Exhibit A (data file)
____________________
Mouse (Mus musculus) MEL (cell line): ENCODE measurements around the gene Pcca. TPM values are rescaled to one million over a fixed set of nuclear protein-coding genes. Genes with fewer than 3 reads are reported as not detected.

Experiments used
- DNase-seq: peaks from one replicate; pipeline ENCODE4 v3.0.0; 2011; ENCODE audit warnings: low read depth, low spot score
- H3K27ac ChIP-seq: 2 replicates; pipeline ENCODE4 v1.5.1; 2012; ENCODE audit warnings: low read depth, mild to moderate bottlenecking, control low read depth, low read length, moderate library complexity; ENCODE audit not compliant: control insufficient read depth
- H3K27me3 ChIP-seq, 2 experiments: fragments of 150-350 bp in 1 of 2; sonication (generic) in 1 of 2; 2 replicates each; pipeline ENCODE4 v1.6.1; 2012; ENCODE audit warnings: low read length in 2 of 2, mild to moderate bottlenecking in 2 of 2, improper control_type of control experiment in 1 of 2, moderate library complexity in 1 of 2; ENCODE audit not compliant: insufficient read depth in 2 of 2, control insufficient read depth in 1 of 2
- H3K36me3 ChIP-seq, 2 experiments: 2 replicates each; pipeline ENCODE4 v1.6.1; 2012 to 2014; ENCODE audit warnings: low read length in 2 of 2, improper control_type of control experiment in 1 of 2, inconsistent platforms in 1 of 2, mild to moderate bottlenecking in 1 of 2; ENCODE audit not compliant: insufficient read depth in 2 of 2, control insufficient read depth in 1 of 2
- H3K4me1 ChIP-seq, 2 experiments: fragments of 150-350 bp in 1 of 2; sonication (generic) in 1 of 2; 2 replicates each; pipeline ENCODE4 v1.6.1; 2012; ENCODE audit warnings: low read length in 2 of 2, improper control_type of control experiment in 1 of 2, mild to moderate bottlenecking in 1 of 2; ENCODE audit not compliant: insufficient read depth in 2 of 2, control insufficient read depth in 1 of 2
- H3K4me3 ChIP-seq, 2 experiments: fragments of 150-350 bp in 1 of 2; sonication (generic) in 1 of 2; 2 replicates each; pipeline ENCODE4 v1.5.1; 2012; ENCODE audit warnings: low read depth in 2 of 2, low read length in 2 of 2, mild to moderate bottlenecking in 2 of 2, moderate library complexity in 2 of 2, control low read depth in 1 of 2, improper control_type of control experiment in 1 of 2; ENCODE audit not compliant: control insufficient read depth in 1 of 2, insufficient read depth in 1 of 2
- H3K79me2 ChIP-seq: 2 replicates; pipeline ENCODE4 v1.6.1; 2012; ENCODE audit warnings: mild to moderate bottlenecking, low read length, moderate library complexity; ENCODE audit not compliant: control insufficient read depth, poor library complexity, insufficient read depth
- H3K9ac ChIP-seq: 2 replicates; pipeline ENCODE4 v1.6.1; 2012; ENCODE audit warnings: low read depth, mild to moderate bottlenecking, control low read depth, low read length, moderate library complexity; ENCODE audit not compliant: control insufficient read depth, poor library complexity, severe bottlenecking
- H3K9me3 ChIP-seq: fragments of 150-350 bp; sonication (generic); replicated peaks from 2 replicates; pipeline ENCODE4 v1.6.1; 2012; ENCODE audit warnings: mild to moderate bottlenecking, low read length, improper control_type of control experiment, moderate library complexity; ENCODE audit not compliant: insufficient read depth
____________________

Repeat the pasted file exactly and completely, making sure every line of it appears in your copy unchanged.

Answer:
Mouse (Mus musculus) MEL (cell line): ENCODE measurements around the gene Pcca. TPM values are rescaled to one million over a fixed set of nuclear protein-coding genes. Genes with fewer than 3 reads are reported as not detected.

Experiments used
- DNase-seq: peaks from one replicate; pipeline ENCODE4 v3.0.0; 2011; ENCODE audit warnings: low read depth, low spot score
- H3K27ac ChIP-seq: 2 replicates; pipeline ENCODE4 v1.5.1; 2012; ENCODE audit warnings: low read depth, mild to moderate bottlenecking, control low read depth, low read length, moderate library complexity; ENCODE audit not compliant: control insufficient read depth
- H3K27me3 ChIP-seq, 2 experiments: fragments of 150-350 bp in 1 of 2; sonication (generic) in 1 of 2; 2 replicates each; pipeline ENCODE4 v1.6.1; 2012; ENCODE audit warnings: low read length in 2 of 2, mild to moderate bottlenecking in 2 of 2, improper control_type of control experiment in 1 of 2, moderate library complexity in 1 of 2; ENCODE audit not compliant: insufficient read depth in 2 of 2, control insufficient read depth in 1 of 2
- H3K36me3 ChIP-seq, 2 experiments: 2 replicates each; pipeline ENCODE4 v1.6.1; 2012 to 2014; ENCODE audit warnings: low read length in 2 of 2, improper control_type of control experiment in 1 of 2, inconsistent platforms in 1 of 2, mild to moderate bottlenecking in 1 of 2; ENCODE audit not compliant: insufficient read depth in 2 of 2, control insufficient read depth in 1 of 2
- H3K4me1 ChIP-seq, 2 experiments: fragments of 150-350 bp in 1 of 2; sonication (generic) in 1 of 2; 2 replicates each; pipeline ENCODE4 v1.6.1; 2012; ENCODE audit warnings: low read length in 2 of 2, improper control_type of control experiment in 1 of 2, mild to moderate bottlenecking in 1 of 2; ENCODE audit not compliant: insufficient read depth in 2 of 2, control insufficient read depth in 1 of 2
- H3K4me3 ChIP-seq, 2 experiments: fragments of 150-350 bp in 1 of 2; sonication (generic) in 1 of 2; 2 replicates each; pipeline ENCODE4 v1.5.1; 2012; ENCODE audit warnings: low read depth in 2 of 2, low read length in 2 of 2, mild to moderate bottlenecking in 2 of 2, moderate library complexity in 2 of 2, control low read depth in 1 of 2, improper control_type of control experiment in 1 of 2; ENCODE audit not compliant: control insufficient read depth in 1 of 2, insufficient read depth in 1 of 2
- H3K79me2 ChIP-seq: 2 replicates; pipeline ENCODE4 v1.6.1; 2012; ENCODE audit warnings: mild to moderate bottlenecking, low read length, moderate library complexity; ENCODE audit not compliant: control insufficient read depth, poor library complexity, insufficient read depth
- H3K9ac ChIP-seq: 2 replicates; pipeline ENCODE4 v1.6.1; 2012; ENCODE audit warnings: low read depth, mild to moderate bottlenecking, control low read depth, low read length, moderate library complexity; ENCODE audit not compliant: control insufficient read depth, poor library complexity, severe bottlenecking
- H3K9me3 ChIP-seq: fragments of 150-350 bp; sonication (generic); replicated peaks from 2 replicates; pipeline ENCODE4 v1.6.1; 2012; ENCODE audit warnings: mild to moderate bottlenecking, low read length, improper control_type of control experiment, moderate library complexity; ENCODE audit not compliant: insufficient read depth